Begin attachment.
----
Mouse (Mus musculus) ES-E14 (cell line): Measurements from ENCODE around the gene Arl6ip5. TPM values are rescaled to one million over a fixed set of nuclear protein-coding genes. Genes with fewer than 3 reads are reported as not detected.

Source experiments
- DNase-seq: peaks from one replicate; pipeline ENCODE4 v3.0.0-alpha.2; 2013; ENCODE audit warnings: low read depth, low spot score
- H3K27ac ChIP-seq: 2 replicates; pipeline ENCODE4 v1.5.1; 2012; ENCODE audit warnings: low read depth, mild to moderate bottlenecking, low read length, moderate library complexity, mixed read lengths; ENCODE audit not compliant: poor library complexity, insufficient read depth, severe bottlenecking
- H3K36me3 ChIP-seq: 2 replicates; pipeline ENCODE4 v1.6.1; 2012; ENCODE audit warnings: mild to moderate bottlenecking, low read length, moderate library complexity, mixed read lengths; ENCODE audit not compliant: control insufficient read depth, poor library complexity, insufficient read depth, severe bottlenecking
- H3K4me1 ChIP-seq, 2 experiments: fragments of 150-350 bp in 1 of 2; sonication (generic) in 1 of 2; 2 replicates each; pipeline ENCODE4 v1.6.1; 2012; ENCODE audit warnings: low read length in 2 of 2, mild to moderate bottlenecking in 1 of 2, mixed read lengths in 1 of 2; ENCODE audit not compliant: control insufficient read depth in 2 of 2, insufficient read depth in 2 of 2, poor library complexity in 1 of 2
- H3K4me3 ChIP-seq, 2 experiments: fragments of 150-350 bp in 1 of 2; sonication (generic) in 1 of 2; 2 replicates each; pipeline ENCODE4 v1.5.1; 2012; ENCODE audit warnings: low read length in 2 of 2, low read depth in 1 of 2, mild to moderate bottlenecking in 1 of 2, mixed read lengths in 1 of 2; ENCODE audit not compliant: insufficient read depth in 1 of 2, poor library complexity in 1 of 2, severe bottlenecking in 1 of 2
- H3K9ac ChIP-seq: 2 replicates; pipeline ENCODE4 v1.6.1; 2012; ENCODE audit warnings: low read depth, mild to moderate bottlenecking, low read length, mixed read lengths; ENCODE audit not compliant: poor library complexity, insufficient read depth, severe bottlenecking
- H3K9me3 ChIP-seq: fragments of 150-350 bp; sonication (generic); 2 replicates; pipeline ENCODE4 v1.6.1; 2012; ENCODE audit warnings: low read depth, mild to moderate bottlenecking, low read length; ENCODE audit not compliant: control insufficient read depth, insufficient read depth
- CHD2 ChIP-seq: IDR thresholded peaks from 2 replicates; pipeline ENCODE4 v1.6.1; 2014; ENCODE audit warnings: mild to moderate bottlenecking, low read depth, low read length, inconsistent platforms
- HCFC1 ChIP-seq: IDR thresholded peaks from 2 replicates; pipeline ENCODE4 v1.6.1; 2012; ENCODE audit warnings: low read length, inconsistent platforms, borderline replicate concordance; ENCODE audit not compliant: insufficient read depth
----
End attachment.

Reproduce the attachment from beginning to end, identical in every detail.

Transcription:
Mouse (Mus musculus) ES-E14 (cell line): Measurements from ENCODE around the gene Arl6ip5. TPM values are rescaled to one million over a fixed set of nuclear protein-coding genes. Genes with fewer than 3 reads are reported as not detected.

Source experiments
- DNase-seq: peaks from one replicate; pipeline ENCODE4 v3.0.0-alpha.2; 2013; ENCODE audit warnings: low read depth, low spot score
- H3K27ac ChIP-seq: 2 replicates; pipeline ENCODE4 v1.5.1; 2012; ENCODE audit warnings: low read depth, mild to moderate bottlenecking, low read length, moderate library complexity, mixed read lengths; ENCODE audit not compliant: poor library complexity, insufficient read depth, severe bottlenecking
- H3K36me3 ChIP-seq: 2 replicates; pipeline ENCODE4 v1.6.1; 2012; ENCODE audit warnings: mild to moderate bottlenecking, low read length, moderate library complexity, mixed read lengths; ENCODE audit not compliant: control insufficient read depth, poor library complexity, insufficient read depth, severe bottlenecking
- H3K4me1 ChIP-seq, 2 experiments: fragments of 150-350 bp in 1 of 2; sonication (generic) in 1 of 2; 2 replicates each; pipeline ENCODE4 v1.6.1; 2012; ENCODE audit warnings: low read length in 2 of 2, mild to moderate bottlenecking in 1 of 2, mixed read lengths in 1 of 2; ENCODE audit not compliant: control insufficient read depth in 2 of 2, insufficient read depth in 2 of 2, poor library complexity in 1 of 2
- H3K4me3 ChIP-seq, 2 experiments: fragments of 150-350 bp in 1 of 2; sonication (generic) in 1 of 2; 2 replicates each; pipeline ENCODE4 v1.5.1; 2012; ENCODE audit warnings: low read length in 2 of 2, low read depth in 1 of 2, mild to moderate bottlenecking in 1 of 2, mixed read lengths in 1 of 2; ENCODE audit not compliant: insufficient read depth in 1 of 2, poor library complexity in 1 of 2, severe bottlenecking in 1 of 2
- H3K9ac ChIP-seq: 2 replicates; pipeline ENCODE4 v1.6.1; 2012; ENCODE audit warnings: low read depth, mild to moderate bottlenecking, low read length, mixed read lengths; ENCODE audit not compliant: poor library complexity, insufficient read depth, severe bottlenecking
- H3K9me3 ChIP-seq: fragments of 150-350 bp; sonication (generic); 2 replicates; pipeline ENCODE4 v1.6.1; 2012; ENCODE audit warnings: low read depth, mild to moderate bottlenecking, low read length; ENCODE audit not compliant: control insufficient read depth, insufficient read depth
- CHD2 ChIP-seq: IDR thresholded peaks from 2 replicates; pipeline ENCODE4 v1.6.1; 2014; ENCODE audit warnings: mild to moderate bottlenecking, low read depth, low read length, inconsistent platforms
- HCFC1 ChIP-seq: IDR thresholded peaks from 2 replicates; pipeline ENCODE4 v1.6.1; 2012; ENCODE audit warnings: low read length, inconsistent platforms, borderline replicate concordance; ENCODE audit not compliant: insufficient read depth